Letting Go of Self-Judgment

Anger, Resentment, Frustration or Anxiety.

Any one of these feelings, on its own, has the potential to feel paralyzing.When you can’t forgive or forget or relax or let go, it can feel like you’re fighting a mental war that consumes every fiber of your being.

It’s absolutely exhausting, and efforts to end it can seem futile.

Not only do the feelings have a way of returning, like some mythical beast that regenerates its head every time it’s cut off, they also tend to grow exponentially the more we fight or resist them.

But it’s not just that these feelings can be intense and overwhelming. When we find it hard to create calm and clarity, it’s often because we’re responding to our emotions with more emotions, creating new layers of pain and suffering.

One way we often do this is through self-judgment.Many of us know that we judge ourselves for our flaws and mistakes, but we may not realize that we also judge ourselves for having feelings. It’s as if we believe it’s wrong to feel anything that doesn’t seem positive.

So we tell ourselves we’re messing up or failing—that there’s something wrong with us for struggling.

And then, instead of dealing with the real issue, we get even more stuck with depression, guilt, and shame.

We get caught in a web of self-critical thoughts, exacerbating the initial feeling and pulling us further away from the possibility of a proactive attempt to address it.​

How can we possibly learn from an emotion if we refuse to allow ourselves permission and space to fully feel and explore it?

How can we hope to find a sense of relief and peace if our conclusions about ourselves cause more stress and pain?

To let go of the self-judgment we feel when we struggle, we first need to accept three things:-We’re doing the best we can.

If we’re having a hard time, it’s because we don’t yet have the tools to effectively deal with whatever challenge we’re facing. After we learn them, we need to learn to use them, and that takes time and practice.​

We’re not wrong; our expectations are.

It’s human to feel, to hurt, and to struggle. While we can grow and improve with time, it’s unfair to expect perfection or the ability to completely transcend life’s inevitable hurts and challenges.-

Our feelings don’t mean anything about us. If we want to change our thoughts and feelings about ourselves, we first need to challenge the assumptions,conclusions, and beliefs underneath them.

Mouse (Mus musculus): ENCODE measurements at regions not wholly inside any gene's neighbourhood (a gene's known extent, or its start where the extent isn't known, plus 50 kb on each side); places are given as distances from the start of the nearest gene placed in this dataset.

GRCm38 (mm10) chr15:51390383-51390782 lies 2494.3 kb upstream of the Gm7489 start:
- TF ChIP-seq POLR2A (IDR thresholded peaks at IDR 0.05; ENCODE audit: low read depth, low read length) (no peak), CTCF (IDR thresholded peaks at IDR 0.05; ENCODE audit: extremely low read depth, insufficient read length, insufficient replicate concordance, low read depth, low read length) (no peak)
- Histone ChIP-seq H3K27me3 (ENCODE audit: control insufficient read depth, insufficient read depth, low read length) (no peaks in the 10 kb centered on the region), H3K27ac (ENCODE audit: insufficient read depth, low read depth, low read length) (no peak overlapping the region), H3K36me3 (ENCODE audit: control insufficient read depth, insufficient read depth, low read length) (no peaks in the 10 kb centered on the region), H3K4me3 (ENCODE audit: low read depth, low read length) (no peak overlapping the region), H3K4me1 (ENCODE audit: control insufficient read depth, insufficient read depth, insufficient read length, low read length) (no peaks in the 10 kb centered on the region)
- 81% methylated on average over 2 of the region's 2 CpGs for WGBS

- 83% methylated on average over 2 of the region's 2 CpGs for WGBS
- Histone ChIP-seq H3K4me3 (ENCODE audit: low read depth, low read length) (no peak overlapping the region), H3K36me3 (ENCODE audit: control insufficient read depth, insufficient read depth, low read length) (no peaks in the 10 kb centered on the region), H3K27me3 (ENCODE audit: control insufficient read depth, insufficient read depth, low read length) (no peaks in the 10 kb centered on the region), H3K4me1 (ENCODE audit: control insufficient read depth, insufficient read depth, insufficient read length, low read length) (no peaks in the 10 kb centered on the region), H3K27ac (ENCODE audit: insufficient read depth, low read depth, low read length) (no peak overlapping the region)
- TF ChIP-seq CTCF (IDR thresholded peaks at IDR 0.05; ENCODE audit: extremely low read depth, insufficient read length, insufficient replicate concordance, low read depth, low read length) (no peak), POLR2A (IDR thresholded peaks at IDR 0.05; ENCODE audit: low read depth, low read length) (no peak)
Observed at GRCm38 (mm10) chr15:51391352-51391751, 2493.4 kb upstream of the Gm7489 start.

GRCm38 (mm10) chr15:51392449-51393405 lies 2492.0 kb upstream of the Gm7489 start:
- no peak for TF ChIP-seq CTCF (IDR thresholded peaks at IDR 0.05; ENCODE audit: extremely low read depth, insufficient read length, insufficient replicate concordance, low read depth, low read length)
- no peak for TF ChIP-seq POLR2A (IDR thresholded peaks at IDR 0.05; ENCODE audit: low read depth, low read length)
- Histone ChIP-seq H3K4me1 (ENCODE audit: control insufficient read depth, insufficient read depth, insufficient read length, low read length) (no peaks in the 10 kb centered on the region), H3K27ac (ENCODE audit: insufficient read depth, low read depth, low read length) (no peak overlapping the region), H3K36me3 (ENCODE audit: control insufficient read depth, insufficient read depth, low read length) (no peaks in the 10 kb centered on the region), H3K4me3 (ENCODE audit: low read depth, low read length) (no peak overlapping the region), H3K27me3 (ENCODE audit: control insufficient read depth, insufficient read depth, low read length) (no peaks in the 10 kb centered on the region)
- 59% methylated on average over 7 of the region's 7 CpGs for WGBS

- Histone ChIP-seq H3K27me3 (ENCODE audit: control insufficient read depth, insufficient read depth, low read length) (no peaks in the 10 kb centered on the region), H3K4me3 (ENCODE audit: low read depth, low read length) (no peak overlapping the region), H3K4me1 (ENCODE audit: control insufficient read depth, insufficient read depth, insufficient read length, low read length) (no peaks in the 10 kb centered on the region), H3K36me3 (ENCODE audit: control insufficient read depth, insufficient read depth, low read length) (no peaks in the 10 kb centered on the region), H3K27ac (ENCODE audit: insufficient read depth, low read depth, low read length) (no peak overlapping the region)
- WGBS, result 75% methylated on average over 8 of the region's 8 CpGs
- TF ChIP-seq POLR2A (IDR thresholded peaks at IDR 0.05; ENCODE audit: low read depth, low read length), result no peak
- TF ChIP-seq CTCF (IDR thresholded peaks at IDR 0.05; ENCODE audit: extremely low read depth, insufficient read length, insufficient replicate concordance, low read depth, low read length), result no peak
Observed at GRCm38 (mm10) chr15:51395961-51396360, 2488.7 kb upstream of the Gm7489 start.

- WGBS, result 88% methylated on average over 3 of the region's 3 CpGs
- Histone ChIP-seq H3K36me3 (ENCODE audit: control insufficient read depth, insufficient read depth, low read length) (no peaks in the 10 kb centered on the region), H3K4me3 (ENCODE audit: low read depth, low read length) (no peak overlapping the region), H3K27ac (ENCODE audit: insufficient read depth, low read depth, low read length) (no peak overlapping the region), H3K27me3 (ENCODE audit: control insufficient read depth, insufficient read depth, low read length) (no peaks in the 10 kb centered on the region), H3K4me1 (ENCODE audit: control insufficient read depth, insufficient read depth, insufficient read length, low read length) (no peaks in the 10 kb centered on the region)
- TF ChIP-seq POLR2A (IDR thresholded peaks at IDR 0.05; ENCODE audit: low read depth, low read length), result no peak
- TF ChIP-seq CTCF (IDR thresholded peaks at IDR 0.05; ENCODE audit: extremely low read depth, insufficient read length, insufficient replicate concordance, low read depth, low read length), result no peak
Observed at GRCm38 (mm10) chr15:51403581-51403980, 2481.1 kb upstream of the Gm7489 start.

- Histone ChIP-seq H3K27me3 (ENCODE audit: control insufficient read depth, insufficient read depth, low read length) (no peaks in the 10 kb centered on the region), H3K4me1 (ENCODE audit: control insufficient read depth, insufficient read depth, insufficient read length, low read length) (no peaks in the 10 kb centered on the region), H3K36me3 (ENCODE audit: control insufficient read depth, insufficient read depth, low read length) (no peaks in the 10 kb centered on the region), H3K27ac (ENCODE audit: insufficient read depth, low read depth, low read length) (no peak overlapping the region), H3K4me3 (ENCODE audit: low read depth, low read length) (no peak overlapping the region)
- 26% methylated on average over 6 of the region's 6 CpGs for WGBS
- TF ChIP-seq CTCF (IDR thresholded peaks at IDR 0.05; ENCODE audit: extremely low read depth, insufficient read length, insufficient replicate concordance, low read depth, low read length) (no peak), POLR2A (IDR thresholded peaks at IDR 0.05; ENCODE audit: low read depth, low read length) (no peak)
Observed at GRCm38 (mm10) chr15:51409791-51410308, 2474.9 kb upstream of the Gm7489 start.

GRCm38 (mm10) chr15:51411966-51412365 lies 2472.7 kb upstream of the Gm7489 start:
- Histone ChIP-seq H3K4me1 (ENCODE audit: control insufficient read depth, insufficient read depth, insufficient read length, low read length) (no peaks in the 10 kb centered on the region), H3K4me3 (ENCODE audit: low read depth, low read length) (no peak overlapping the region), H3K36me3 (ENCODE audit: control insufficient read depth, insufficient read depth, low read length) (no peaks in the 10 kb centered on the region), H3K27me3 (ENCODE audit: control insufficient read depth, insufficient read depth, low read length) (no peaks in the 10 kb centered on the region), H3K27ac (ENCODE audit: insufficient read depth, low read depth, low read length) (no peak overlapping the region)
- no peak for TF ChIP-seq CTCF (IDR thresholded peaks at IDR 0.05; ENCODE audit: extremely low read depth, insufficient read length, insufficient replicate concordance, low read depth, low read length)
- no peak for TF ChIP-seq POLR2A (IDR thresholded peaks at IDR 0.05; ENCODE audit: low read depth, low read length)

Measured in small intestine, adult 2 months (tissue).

So how exactly do we let go of self-judgment?​

REALIZE YOU’RE ASSIGNING MEANING TO EVENTS AND EMOTIONS​

You’ve likely noticed a pattern in each of the previous sections: to move through any emotion, we need to examine our stories and, in particular, the meaning we assign to our experiences and feelings.

We tell ourselves stories all the time:It’s wrong to feel this way because... I shouldn’t feel this way because… Because I feel this, it must mean… I always feel this, and that means…

Or…

This shouldn’t have happened because… This is bad or unfair because… Because this happened, it must mean… This always happens, so that must mean…

You can likely fill in the blanks with any number of interpretations you’ve given to your emotions and experiences.

It’s how we attempt to protect ourselves. We try to make sense of what we’re going through so that we can learn from it and hopefully avoid more pain in the future.​

But lessons formed through self-judgment are rarely empowering ones, and ironically, looking for those lessons in an attempt to avoid future pain creates pain in the present.

The good news is that we can minimize that pain once we realize that we’re choosing what to think, believe, and do based not on reality but our perception of it.

Once you’ve challenged your perception of your circumstances and yourself…

IDENTIFY ASSUMPTIONS, BELIEFS, AND CONCLUSIONS​

​If you’re judging yourself for struggling in some way, it’s likely about more that than the issue itself. Odds are, you’ve known other people who’ve struggled similarly and you didn’t judge them as harshly.

If you judge yourself more harshly than you’d judge them, it’s because you’re carrying the added weight of your beliefs, assumptions, and conclusions.

When I was in high school, I felt angry that I’d been made to feel bad—but then I concluded that I was bad for feeling angry.

So I tried to numb my emotions through cycles of starving, binging, and purging. I had to avoid my feelings; it was wrong to feel them.

In college, I felt discouraged that after years in therapy, I still struggled. I frequently told myself that I was helpless—and then I concluded that I must be a weak person to so frequently lose hope.